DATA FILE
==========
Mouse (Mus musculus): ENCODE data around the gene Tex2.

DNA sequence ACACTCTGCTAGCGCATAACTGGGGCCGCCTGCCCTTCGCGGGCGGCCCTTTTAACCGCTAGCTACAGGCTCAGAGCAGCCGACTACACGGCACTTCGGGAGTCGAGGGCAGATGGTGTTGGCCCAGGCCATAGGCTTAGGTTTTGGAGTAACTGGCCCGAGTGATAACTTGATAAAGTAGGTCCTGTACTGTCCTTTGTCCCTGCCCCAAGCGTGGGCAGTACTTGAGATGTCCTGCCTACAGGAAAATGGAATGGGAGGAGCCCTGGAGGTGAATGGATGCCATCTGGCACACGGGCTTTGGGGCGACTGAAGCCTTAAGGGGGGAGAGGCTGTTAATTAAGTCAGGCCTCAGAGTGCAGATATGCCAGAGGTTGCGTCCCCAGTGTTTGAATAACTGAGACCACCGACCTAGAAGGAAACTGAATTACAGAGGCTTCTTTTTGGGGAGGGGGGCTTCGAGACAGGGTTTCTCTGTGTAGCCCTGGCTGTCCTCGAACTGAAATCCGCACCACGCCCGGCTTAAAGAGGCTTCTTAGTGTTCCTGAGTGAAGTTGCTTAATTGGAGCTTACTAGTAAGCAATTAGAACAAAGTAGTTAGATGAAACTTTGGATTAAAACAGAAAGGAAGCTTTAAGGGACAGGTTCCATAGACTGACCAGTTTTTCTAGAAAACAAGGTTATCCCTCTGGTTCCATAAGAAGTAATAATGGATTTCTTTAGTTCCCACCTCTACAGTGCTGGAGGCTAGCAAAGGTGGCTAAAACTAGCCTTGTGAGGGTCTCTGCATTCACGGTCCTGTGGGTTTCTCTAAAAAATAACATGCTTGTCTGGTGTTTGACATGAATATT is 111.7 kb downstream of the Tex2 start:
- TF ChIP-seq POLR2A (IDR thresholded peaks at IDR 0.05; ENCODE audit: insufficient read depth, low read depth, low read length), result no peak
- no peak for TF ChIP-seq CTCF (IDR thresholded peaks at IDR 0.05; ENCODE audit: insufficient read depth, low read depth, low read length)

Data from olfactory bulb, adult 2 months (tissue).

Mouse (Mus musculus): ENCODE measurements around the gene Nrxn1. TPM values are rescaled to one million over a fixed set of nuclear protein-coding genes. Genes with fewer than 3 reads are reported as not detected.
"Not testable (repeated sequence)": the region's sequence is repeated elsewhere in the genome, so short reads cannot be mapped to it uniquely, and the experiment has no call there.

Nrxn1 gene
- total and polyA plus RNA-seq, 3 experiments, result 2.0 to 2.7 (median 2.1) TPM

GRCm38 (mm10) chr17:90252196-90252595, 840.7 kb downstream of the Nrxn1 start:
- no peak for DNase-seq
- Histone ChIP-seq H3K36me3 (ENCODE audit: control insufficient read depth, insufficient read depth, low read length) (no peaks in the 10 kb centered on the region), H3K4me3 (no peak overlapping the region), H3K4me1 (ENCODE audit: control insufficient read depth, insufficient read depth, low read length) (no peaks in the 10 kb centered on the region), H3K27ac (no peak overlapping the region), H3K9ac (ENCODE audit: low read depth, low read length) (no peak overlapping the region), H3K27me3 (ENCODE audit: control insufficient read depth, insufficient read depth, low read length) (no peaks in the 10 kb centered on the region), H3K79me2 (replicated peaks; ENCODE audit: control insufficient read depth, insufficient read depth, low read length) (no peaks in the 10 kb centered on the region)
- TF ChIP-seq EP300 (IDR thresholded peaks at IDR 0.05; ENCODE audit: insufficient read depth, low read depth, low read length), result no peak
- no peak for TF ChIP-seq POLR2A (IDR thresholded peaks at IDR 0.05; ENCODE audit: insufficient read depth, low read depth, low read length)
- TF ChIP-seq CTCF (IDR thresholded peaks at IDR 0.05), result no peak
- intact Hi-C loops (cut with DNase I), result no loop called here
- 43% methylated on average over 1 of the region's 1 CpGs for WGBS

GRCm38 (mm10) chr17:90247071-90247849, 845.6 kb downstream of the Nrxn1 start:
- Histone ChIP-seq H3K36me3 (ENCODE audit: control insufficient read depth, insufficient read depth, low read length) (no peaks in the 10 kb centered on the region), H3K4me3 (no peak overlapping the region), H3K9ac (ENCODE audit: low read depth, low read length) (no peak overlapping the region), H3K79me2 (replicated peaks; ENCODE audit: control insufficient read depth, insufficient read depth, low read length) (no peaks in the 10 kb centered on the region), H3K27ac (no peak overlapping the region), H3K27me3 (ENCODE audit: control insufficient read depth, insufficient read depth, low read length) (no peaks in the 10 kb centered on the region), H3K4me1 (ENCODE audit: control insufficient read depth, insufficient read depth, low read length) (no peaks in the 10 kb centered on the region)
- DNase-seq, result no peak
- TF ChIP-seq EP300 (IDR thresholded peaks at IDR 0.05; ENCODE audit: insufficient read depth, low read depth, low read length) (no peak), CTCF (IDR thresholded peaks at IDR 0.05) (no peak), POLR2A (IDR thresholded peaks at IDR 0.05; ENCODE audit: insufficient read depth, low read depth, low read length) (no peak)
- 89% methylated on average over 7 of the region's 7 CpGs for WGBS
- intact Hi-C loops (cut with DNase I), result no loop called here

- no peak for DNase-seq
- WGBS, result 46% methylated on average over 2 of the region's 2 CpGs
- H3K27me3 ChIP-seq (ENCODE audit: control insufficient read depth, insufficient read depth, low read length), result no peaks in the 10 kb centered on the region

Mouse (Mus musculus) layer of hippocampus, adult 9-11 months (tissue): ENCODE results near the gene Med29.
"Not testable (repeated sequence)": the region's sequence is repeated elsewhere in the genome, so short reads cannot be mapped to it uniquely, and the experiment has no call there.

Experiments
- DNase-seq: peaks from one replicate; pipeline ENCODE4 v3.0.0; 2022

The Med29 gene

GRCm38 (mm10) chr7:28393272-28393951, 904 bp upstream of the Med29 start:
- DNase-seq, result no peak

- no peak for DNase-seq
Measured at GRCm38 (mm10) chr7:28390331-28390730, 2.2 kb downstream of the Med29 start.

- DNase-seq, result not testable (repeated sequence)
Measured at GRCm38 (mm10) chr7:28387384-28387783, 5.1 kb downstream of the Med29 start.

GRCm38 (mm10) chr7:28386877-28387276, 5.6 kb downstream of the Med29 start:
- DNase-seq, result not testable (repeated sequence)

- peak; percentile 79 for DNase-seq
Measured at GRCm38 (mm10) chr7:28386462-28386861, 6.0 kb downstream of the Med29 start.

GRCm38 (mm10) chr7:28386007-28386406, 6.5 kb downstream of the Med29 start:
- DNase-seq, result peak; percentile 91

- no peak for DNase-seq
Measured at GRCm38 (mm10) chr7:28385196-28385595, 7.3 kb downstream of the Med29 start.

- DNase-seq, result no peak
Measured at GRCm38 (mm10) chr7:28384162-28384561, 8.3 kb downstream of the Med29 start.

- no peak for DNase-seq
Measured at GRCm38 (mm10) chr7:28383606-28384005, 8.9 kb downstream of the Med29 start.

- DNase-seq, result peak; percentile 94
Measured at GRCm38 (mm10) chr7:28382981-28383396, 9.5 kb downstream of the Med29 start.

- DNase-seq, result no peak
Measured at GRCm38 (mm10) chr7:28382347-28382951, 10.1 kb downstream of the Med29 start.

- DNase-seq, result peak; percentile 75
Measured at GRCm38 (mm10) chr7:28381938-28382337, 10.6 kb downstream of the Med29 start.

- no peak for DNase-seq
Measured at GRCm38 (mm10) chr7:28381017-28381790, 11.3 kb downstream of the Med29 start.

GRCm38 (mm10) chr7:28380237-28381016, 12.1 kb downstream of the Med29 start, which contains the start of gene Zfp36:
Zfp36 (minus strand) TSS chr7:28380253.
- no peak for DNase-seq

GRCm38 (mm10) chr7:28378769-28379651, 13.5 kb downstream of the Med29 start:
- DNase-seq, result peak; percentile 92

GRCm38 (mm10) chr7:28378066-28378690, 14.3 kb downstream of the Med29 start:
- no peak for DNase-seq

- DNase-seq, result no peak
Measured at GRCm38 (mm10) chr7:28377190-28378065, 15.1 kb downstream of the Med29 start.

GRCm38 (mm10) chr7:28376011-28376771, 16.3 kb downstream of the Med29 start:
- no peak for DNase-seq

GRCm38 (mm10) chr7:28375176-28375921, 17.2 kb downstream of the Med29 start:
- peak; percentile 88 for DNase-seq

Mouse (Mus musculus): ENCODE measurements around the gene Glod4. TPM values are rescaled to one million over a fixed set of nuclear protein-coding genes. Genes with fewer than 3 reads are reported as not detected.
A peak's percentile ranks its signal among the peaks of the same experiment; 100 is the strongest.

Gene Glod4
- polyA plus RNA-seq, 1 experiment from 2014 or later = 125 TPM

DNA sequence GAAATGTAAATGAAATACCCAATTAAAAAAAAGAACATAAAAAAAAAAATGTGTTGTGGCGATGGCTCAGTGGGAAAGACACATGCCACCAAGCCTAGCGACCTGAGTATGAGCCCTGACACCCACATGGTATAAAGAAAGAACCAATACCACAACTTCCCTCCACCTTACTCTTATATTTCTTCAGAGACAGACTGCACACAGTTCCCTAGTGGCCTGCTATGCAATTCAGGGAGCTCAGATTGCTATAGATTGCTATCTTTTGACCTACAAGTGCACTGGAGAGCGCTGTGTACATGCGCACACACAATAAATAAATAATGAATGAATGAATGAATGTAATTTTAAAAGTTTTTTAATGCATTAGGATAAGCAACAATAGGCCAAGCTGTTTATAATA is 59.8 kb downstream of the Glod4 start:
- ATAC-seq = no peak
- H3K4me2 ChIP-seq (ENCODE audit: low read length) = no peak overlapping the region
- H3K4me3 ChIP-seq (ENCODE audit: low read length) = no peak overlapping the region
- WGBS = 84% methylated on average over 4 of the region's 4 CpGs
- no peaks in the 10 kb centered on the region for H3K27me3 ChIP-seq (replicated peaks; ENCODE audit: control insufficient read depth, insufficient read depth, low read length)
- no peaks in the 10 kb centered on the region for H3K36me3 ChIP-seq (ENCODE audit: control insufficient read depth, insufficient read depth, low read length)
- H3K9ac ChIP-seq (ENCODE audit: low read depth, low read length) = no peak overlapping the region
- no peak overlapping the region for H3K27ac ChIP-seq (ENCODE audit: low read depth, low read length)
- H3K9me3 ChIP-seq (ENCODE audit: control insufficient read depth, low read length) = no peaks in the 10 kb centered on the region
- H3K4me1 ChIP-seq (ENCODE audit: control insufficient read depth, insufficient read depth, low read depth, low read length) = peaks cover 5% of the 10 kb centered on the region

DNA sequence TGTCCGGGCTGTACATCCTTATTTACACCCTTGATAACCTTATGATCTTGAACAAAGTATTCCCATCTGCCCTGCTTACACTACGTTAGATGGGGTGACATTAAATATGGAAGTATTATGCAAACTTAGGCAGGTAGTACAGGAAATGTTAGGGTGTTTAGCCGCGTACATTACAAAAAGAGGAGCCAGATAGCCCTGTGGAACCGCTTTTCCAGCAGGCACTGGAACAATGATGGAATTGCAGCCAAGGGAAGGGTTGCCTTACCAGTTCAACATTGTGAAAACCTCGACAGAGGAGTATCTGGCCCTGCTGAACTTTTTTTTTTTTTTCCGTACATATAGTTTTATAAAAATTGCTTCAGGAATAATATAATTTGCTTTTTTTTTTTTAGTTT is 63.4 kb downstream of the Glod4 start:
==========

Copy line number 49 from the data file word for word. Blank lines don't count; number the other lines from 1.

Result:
Measured at GRCm38 (mm10) chr7:28383606-28384005, 8.9 kb downstream of the Med29 start.